Giro tech: Katusha’s new Canyon TT bike
New Canyon TT bike: completely redesigned with unique tube shapes, impressive integration, distinctive geometry choices.
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VERONA, Italy (VN) — Canyon’s completely redesigned Speedmax CF time trial bike has seen a bit of racing under select riders already this season, but the Giro d’Italia marks its official team-wide racing debut. The new Speedmax CF frame has been completely redesigned using unique tube shapes, impressive integration and some distinctive geometry choices.
The frame was designed in conjunction with Simon Smart, the aero guru behind Enve’s 3.4, 6.7 and 8.9 wheelsets, Scott’s Foil and Plasma frames, and a number of other high-profile aero projects.
The primary tube profile is a mix of mini-Kamm Tail and traditional NACA aero profiles, with a D-shaped front and angling in sharply towards a cut off tail. The shapes were designed with a focus on 0-9 degrees yaw, which Canyon engineers and Smart see as the most common wind angles encountered on TT bikes.
According to Canyon, the cut-off tail adds considerable crosswind stability and an increased stall angle with minimal effect to aerodynamics at low yaw. The angles placed mid-cross section are intended to improve stiffness. Canyon claims the new frame is 15% stiffer than the old Speedmax.
The fork uses a similar shape. Canyon tested multiple fork designs with a wide variety of front wheels, and picked the final version based on its low drag figures when paired with an 80mm rim.
The Speedmax CF comes in two versions, ostensibly for time trial versus triathlon use. The TT version, called the “Low Cockpit Concept” uses a fully-integrated stem that lies flush with the top tube, and a Selle-Italia Monolink seatpost that offers UCI-legal positioning. The triathlon “High Cockpit Concept” uses a slightly raised integrated stem and significantly forward-facing seatpost clamp. Both frame versions are UCI compliant, though the saddle position of the latter would likely break the 5cm rule.
Geometry of the two versions varies a bit as well. The triathlon seatpost offers up a 76.5-degree effective seat tube angle, while the TT version sticks with 73.5. Most interesting, though, are some geometry choices on both versions.
Canyon went with considerably longer-than-average chainstays and wheelbase, and a long top tube (a medium has a 594mm top tube), and paired them with relatively short stem. The concept is similar to that used on modern trail and all-mountain bikes – making the frame longer and the stem shorter provides high-speed stability and improved handling. Cornering may be a touch slower, but a steep 73.5 head tube and adjustable-rake fork should balance the system out. More importantly, the bike should be highly stable at race speeds.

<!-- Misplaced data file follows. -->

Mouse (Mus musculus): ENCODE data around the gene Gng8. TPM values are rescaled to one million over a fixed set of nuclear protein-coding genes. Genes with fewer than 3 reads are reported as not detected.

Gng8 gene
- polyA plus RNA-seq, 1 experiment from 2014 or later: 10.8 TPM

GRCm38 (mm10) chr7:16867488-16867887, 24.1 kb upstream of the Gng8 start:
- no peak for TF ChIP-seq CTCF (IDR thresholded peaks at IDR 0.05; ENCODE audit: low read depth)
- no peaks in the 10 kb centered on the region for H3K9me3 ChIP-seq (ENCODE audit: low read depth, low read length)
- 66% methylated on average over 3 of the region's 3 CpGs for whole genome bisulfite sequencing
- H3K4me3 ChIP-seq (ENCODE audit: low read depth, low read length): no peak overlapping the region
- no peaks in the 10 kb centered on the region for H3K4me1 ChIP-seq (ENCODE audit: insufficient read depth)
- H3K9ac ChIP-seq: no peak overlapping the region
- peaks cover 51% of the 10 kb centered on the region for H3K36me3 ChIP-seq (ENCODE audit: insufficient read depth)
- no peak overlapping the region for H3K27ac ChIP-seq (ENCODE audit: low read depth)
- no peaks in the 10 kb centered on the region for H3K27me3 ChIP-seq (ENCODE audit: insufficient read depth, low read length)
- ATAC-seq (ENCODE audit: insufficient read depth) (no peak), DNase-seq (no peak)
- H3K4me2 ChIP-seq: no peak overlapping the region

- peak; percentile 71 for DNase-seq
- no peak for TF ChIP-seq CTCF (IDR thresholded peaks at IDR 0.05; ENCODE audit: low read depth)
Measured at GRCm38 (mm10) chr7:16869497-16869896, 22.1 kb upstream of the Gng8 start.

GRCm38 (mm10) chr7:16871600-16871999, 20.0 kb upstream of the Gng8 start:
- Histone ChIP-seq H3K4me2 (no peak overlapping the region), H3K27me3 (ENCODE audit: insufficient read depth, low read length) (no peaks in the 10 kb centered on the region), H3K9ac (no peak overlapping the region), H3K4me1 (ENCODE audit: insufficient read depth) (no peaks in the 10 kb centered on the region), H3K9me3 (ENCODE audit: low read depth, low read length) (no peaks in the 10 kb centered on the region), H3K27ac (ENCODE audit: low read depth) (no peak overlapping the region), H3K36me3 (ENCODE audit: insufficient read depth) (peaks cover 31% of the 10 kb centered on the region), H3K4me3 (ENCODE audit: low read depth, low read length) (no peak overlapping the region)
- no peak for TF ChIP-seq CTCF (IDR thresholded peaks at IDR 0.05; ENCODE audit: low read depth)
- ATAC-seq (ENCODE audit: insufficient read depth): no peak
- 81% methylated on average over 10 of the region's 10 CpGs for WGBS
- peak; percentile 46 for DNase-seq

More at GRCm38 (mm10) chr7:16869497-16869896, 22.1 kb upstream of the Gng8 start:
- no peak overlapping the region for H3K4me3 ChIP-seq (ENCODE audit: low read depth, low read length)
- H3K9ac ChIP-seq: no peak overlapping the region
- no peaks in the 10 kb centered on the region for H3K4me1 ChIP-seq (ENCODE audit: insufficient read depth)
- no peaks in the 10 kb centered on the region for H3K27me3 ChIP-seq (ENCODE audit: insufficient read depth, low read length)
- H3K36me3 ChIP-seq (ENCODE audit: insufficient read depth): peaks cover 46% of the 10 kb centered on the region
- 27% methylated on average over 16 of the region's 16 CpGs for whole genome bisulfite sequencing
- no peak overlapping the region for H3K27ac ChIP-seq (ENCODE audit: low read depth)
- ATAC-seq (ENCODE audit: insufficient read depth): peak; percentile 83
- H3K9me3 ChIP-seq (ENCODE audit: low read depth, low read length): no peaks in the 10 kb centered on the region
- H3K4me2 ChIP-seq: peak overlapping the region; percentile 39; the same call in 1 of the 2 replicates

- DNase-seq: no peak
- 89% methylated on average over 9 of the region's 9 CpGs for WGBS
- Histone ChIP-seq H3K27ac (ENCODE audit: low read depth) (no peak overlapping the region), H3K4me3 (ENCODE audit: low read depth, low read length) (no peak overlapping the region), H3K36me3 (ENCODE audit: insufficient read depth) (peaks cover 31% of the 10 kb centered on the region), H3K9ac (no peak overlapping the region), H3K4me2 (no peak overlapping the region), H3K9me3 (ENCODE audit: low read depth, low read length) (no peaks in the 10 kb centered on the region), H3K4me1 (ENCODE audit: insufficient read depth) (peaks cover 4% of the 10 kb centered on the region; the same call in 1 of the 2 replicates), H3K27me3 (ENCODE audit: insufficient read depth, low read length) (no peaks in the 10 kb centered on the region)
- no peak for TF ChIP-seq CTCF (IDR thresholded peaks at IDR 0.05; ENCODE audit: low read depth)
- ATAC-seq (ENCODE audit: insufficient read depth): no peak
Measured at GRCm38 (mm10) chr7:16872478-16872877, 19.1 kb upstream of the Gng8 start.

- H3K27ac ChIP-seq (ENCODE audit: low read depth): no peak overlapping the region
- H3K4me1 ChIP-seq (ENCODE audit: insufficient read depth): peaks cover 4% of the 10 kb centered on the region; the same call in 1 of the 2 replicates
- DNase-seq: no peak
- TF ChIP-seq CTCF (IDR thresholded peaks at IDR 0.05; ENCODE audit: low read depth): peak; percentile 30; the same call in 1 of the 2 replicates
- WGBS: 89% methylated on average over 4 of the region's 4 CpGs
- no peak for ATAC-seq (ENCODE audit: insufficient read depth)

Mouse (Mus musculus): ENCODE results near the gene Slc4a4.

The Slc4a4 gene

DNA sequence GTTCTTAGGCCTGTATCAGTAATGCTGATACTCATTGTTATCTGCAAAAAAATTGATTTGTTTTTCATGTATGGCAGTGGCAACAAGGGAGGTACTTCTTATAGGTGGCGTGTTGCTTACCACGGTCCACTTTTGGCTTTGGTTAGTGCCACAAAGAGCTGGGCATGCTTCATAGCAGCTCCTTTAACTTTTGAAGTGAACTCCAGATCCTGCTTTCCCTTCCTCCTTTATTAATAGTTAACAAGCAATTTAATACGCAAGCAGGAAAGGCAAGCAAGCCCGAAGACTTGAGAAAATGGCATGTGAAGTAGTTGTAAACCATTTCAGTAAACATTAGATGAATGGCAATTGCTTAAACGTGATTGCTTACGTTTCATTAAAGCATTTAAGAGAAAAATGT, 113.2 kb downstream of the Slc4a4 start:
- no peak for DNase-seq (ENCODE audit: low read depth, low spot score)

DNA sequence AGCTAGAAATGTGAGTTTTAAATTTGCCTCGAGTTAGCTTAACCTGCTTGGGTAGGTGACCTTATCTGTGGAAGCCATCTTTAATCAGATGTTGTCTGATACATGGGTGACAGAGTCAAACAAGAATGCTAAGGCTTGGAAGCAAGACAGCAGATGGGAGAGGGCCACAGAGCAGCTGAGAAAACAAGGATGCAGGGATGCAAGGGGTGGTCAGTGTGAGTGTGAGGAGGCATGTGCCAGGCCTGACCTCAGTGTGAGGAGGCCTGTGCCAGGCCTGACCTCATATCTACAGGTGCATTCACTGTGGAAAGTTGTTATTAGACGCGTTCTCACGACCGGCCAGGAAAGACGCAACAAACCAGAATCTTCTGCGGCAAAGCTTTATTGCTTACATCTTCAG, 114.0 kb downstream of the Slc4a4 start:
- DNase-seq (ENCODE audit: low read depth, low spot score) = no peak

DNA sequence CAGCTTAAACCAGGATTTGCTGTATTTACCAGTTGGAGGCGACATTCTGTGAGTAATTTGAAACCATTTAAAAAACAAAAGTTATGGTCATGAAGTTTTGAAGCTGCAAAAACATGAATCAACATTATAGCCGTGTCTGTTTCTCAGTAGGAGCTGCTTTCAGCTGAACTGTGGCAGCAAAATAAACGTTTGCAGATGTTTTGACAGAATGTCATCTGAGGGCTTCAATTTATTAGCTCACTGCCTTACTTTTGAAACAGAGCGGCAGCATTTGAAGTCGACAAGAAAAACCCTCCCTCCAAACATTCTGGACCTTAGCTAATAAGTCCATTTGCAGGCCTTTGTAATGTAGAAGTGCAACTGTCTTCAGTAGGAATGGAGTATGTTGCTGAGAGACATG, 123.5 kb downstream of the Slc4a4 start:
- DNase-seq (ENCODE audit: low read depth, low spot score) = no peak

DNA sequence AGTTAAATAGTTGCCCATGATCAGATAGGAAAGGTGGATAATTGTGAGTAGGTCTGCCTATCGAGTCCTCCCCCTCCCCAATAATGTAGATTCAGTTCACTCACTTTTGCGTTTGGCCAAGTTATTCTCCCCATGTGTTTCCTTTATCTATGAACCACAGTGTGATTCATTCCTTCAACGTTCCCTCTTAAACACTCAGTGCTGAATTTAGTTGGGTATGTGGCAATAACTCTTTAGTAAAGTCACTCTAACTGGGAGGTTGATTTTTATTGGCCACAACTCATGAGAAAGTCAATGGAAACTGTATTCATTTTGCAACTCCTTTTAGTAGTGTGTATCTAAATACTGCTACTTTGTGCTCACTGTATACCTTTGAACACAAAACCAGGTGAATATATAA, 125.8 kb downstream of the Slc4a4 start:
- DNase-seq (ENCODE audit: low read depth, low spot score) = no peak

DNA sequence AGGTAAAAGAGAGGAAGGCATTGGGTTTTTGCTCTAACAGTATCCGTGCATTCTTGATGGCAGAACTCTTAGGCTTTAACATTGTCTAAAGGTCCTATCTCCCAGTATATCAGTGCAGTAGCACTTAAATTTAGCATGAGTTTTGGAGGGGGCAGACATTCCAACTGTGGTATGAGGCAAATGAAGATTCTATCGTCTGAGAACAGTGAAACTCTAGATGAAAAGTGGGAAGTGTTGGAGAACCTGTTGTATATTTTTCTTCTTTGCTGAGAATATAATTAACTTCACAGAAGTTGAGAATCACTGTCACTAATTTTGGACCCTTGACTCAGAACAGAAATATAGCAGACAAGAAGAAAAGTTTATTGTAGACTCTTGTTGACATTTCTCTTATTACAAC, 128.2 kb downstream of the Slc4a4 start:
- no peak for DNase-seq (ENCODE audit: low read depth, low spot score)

Canyon says only 12cm of brake housing shows anywhere on the frame, a testament to the impressive integration they’ve managed. Both front and rear brakes are hidden away – the former behind the fork and the latter underneath the bottom bracket – and the frame is only available with Di2 so there are no shift cables to catch the wind.
All the brake cables have been routed internally, down through the stem and top headset bearing and into the frame. The front brake is a center-pull style brake similar to the one used on Trek’s Speed Concept.
The integrated stem is available in 70, 90 and 105mm lengths, and Canyon claims the bars can be set up in over 7,000 different configurations. The pads can be moved up and down relative to the base bar, which is fixed depending on the model chosen (high stem tri or low stem TT).
Canyon recognizes the importance of the placebo effect, and that a fast-looking bike will make a rider feel fast. To achieve the right look, designers insisted on a few parallel lines – fork and seat tube, top tube and chainstays, for example – and minimal graphics for a fast, understated look.
This is the big question mark for Canyon, which has been highly successful using a direct-to-consumer system in Europe but hasn’t yet tried to implement the same in the U.S. They insist they are working to bring the brand across the pond, though, in the near future.
Until then, if you simply must have one you have to fly to Germany, where Canyon will happily sell one to you starting in October for about $5,500.